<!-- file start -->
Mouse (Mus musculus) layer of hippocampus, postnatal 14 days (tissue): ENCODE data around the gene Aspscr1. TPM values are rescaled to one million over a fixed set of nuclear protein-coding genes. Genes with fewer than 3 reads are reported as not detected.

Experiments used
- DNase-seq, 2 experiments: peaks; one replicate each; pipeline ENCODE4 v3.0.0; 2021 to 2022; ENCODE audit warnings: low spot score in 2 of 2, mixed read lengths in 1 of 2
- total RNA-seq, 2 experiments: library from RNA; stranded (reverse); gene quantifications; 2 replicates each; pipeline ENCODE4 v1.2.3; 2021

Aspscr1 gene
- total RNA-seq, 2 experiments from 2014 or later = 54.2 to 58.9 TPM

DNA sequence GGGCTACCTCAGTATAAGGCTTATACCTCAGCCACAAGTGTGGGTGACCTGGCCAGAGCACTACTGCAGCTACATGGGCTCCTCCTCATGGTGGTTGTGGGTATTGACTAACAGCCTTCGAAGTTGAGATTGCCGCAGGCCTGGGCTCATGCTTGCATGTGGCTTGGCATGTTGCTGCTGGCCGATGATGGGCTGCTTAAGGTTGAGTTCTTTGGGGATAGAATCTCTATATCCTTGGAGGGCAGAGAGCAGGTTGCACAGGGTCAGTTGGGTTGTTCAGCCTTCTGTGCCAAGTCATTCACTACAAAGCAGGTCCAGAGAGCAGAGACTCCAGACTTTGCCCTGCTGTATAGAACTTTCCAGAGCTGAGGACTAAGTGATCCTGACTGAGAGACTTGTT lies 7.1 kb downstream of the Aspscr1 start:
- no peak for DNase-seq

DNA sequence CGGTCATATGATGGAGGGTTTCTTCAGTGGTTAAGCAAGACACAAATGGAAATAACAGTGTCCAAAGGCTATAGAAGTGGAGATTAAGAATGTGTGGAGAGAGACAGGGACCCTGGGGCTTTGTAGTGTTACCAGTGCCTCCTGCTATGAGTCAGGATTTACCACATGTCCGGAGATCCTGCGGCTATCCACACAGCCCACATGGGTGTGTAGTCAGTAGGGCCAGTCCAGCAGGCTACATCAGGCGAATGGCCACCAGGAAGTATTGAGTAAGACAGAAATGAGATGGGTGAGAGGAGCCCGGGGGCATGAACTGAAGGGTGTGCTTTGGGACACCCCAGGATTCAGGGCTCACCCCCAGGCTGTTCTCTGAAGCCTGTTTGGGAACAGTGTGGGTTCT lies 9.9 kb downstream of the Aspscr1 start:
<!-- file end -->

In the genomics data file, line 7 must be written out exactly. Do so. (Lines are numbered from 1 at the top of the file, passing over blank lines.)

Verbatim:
DNA sequence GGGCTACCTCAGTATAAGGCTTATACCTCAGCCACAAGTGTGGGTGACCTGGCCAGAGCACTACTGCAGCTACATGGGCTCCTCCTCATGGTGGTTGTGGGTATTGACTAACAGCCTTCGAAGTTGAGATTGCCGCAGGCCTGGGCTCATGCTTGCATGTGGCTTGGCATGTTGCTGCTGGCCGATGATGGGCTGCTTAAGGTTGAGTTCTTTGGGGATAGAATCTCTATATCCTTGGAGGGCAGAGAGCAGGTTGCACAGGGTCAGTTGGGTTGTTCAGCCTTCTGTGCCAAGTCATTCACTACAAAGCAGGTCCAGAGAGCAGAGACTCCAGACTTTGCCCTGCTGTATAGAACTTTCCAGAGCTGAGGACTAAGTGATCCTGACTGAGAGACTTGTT lies 7.1 kb downstream of the Aspscr1 start: